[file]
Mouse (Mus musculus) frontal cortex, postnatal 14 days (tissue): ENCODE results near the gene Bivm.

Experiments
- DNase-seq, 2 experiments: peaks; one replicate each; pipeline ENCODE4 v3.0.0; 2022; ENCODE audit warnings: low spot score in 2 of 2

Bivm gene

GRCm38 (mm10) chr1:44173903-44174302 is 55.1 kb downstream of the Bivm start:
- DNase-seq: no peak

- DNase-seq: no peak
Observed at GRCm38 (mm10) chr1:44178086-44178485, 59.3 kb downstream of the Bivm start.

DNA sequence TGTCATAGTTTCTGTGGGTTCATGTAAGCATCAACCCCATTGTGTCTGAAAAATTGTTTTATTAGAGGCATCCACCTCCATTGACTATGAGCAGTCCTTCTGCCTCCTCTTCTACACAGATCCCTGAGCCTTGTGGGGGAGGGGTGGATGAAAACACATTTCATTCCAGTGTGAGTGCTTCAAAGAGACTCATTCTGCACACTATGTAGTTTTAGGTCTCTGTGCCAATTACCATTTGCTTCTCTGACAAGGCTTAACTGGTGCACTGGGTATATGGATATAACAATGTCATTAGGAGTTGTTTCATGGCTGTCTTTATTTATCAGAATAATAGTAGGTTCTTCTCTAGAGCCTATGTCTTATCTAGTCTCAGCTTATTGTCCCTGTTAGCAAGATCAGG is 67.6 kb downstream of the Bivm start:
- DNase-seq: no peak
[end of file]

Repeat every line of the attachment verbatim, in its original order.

Mouse (Mus musculus) frontal cortex, postnatal 14 days (tissue): ENCODE results near the gene Bivm.

Experiments
- DNase-seq, 2 experiments: peaks; one replicate each; pipeline ENCODE4 v3.0.0; 2022; ENCODE audit warnings: low spot score in 2 of 2

Bivm gene

GRCm38 (mm10) chr1:44173903-44174302 is 55.1 kb downstream of the Bivm start:
- DNase-seq: no peak

- DNase-seq: no peak
Observed at GRCm38 (mm10) chr1:44178086-44178485, 59.3 kb downstream of the Bivm start.

DNA sequence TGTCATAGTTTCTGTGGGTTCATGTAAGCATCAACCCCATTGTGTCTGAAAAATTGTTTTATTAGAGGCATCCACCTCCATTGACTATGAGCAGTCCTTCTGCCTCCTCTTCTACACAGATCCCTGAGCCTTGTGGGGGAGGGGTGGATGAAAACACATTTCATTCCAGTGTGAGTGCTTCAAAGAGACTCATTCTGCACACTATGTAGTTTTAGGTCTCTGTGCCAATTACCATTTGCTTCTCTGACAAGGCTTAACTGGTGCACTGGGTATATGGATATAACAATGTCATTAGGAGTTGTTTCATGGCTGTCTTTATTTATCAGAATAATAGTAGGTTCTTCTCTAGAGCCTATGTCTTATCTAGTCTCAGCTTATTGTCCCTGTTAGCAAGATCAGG is 67.6 kb downstream of the Bivm start:
- DNase-seq: no peak